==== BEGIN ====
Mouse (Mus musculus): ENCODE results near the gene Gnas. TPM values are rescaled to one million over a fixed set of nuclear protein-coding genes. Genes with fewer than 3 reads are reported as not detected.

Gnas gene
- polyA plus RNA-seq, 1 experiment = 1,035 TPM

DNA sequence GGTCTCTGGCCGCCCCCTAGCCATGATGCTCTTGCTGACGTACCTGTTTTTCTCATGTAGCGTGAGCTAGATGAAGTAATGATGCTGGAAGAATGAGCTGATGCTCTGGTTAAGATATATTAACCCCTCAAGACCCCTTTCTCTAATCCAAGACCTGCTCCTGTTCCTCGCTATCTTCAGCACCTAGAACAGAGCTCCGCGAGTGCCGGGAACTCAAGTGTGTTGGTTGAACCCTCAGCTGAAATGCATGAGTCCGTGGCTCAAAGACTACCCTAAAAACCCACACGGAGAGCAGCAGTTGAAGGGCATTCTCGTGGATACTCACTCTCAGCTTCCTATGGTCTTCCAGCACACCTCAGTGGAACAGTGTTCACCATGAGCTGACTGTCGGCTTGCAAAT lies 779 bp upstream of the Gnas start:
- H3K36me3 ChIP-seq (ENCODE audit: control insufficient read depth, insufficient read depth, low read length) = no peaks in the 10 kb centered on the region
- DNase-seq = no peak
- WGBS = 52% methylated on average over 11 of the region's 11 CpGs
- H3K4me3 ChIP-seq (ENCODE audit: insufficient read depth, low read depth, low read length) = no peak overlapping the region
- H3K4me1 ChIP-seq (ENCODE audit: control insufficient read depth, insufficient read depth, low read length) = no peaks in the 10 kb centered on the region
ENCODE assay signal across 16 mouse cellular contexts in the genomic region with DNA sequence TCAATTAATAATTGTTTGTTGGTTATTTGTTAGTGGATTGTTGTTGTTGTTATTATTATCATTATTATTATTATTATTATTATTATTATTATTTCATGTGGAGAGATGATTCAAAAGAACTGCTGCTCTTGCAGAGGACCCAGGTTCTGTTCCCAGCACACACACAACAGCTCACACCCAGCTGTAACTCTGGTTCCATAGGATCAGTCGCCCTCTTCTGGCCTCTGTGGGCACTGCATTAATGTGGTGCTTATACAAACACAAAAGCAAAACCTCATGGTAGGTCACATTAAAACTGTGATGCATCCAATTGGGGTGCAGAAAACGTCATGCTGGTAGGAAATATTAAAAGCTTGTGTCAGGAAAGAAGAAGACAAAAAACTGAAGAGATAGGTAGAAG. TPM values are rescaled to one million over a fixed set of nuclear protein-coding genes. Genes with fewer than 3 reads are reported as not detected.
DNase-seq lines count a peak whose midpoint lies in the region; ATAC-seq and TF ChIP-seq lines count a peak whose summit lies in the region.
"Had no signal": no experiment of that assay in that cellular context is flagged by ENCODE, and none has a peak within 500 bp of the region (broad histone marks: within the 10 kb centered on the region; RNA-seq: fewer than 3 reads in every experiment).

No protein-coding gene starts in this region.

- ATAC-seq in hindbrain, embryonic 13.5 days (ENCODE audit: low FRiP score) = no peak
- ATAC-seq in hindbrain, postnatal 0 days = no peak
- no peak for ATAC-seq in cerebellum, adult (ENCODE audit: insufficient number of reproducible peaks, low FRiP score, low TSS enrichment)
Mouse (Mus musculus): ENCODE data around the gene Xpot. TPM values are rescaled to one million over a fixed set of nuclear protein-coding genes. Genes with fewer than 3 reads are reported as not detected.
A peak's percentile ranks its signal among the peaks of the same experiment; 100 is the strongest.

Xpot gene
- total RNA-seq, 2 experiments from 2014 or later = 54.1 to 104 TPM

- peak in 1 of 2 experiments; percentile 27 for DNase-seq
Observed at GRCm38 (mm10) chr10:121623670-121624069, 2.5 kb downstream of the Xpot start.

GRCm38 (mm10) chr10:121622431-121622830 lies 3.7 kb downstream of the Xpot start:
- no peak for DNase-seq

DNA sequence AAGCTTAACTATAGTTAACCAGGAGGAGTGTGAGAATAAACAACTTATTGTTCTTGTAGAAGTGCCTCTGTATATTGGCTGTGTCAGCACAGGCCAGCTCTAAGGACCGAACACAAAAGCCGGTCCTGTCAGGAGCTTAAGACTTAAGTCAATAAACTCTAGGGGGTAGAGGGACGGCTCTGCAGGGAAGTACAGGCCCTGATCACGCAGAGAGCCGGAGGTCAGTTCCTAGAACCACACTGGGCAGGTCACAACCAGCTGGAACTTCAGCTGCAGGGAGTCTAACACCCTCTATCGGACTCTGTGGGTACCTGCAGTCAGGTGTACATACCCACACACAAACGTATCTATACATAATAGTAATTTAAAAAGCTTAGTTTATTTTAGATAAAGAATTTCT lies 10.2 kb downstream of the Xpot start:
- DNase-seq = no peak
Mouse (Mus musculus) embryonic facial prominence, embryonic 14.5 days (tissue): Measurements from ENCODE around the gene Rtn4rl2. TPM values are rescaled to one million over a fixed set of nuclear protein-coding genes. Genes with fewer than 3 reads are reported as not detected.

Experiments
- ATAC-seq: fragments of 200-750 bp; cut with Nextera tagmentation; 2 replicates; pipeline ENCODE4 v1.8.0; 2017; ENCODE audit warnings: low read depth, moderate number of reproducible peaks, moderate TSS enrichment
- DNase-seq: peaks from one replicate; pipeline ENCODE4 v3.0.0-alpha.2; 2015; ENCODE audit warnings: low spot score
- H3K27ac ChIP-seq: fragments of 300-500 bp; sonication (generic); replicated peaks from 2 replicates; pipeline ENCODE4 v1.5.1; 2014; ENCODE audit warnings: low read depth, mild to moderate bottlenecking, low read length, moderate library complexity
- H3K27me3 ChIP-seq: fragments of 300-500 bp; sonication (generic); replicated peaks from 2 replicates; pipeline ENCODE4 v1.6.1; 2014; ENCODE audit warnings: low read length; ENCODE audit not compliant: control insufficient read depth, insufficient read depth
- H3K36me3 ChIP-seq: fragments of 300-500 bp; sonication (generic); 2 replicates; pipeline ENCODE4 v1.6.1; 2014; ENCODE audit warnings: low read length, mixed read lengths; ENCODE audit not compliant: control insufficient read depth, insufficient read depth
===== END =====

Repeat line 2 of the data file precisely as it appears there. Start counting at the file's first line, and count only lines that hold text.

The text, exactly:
Gnas gene